As the Alberta government prepares to deliver the last big piece of its climate leadership plan, a cap on emissions in the oilsands industry, anxiety is building that it will pit company against company, project against project, and could even be based on political favour, according to industry observers.
With the remaining carbon budget expected to be used up in a decade, and more projects vying for a piece of it than will be available, there is concern that companies that supported Rachel Notley’s NDP plan will get preferential treatment, at the expense of those that didn’t.
“People are very concerned that (the changes are) not being designed for the industry as a whole, but the interests of a few,” said Glen Schmidt, president and CEO of oilsands startup Laricina Energy Ltd., said in an interview. “If you are in the cartel and part of the group that has a favoured hearing, you are pushing design elements that favour your interests.”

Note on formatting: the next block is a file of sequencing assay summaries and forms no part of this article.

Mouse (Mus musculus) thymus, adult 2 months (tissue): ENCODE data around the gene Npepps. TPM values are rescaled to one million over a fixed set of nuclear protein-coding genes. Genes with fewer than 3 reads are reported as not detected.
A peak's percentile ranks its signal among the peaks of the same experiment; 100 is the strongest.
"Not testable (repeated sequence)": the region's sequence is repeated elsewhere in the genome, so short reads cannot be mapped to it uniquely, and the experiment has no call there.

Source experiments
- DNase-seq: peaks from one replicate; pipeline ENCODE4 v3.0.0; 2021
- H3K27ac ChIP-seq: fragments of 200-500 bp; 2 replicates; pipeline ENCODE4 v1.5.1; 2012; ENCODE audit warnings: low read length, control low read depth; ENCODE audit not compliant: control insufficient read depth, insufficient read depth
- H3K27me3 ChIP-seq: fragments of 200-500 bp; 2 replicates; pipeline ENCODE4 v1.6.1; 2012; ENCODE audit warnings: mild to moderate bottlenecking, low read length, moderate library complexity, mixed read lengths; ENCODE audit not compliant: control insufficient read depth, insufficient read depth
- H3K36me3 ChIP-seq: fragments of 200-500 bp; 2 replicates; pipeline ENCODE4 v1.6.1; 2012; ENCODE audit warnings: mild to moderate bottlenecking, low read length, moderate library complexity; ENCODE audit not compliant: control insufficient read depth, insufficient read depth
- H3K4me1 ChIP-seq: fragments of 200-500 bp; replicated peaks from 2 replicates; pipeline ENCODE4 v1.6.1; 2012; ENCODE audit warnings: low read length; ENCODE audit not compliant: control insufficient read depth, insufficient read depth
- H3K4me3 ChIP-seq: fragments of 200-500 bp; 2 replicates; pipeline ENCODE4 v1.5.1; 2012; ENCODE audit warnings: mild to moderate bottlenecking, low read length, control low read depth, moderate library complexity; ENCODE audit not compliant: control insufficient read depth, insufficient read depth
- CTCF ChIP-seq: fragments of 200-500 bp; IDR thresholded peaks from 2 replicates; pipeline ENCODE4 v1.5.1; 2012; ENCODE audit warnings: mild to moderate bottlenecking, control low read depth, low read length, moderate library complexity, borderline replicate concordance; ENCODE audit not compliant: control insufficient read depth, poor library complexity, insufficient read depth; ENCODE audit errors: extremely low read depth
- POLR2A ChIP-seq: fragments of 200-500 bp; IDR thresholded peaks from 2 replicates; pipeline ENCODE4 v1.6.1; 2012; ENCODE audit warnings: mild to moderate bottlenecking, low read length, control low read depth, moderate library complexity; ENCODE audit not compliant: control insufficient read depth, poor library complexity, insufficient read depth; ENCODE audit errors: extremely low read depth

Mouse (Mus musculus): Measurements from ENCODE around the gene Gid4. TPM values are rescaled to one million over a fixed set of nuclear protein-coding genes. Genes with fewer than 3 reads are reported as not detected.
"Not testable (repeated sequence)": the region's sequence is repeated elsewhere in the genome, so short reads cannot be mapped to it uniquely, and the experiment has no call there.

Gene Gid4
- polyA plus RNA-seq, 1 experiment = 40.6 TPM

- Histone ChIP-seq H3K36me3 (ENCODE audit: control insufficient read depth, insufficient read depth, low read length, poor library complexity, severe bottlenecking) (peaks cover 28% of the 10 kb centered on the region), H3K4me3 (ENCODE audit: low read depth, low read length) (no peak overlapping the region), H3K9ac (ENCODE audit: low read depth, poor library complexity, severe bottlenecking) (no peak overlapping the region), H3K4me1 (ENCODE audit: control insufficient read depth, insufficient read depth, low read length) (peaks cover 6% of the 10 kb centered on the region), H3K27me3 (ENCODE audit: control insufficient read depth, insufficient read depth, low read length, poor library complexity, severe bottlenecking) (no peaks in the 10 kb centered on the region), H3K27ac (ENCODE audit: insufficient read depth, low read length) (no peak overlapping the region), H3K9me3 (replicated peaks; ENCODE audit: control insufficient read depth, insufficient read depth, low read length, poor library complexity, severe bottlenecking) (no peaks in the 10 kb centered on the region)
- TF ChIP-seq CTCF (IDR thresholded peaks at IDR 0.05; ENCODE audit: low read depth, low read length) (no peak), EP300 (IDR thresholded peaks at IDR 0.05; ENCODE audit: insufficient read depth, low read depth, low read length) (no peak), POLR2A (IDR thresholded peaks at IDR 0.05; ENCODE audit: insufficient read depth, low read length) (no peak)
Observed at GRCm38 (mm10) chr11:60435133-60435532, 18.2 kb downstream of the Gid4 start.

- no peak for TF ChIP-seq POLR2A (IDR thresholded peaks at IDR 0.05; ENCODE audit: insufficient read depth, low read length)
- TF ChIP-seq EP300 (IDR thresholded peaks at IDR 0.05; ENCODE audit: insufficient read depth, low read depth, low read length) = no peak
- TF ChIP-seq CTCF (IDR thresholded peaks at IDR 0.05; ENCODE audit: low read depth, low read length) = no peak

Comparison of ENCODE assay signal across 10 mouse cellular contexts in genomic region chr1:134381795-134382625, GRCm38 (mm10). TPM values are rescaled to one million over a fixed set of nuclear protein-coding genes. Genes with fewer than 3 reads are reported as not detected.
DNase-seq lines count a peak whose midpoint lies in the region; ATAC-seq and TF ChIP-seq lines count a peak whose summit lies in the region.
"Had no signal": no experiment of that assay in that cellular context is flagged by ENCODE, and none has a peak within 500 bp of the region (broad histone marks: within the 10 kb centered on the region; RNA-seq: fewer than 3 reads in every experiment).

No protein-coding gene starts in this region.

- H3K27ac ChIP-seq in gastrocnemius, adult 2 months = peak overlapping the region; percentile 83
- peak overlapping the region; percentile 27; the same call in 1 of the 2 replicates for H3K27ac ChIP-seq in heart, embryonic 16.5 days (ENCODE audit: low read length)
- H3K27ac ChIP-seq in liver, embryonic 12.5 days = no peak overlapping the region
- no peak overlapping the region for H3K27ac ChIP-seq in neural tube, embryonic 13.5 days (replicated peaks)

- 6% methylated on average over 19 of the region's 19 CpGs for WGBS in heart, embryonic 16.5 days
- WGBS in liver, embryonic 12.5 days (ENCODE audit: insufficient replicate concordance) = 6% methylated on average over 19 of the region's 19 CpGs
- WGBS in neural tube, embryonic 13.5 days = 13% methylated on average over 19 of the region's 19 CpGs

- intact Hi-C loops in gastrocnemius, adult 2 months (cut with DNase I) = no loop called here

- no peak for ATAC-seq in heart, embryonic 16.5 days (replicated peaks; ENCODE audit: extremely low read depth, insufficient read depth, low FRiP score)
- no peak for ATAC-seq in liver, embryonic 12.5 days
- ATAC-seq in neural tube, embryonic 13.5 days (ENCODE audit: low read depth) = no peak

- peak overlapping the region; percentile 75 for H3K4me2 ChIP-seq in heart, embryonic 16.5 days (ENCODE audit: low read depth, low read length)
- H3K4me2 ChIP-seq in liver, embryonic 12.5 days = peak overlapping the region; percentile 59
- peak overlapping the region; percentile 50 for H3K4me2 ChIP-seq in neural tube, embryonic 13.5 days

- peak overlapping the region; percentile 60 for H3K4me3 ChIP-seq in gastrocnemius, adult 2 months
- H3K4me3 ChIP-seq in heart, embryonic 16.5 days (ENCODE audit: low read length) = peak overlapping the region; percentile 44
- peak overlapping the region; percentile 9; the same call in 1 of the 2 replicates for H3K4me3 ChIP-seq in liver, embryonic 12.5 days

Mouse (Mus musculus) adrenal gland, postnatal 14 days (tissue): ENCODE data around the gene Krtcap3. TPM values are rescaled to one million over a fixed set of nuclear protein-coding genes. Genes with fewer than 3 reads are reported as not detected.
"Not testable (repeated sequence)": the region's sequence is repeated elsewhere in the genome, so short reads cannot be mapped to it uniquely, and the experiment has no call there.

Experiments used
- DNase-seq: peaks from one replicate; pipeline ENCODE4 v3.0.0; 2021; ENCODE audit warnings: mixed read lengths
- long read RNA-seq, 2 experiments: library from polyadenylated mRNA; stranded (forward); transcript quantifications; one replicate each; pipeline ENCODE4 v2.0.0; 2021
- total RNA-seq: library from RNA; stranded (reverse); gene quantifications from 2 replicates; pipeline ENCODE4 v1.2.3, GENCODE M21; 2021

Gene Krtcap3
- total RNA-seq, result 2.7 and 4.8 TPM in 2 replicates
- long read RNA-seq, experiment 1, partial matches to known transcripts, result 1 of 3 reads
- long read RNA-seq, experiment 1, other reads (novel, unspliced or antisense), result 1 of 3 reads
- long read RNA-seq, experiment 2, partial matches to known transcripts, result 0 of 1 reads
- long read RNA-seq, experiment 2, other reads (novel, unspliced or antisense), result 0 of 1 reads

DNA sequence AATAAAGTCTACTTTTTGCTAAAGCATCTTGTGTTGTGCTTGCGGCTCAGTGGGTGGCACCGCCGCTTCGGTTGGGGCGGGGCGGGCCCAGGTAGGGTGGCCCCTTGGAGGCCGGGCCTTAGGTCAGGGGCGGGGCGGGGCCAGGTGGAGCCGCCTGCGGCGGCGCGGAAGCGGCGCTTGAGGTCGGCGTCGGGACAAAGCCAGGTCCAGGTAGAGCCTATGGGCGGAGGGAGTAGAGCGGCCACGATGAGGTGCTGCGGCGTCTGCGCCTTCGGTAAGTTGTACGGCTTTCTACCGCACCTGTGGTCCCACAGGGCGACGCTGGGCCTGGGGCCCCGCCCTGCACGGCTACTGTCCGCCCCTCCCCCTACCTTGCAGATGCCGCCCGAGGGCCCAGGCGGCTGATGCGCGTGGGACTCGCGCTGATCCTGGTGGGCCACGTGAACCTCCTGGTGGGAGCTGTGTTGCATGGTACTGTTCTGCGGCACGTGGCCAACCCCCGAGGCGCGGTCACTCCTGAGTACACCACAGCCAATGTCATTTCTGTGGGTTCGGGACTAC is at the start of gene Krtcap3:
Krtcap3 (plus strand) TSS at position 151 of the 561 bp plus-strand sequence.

The leaders of four oilsands companies — Canadian Natural Resources Ltd., Cenovus Energy Inc., Suncor Energy Inc., and Royal Dutch Shell PLC — stood behind Notley when she unveiled the climate plan more than a year ago.
The companies have representatives on a provincial panel appointed to make recommendations on how to allocate the unused carbon space across the industry and how to treat resources that will become stranded.
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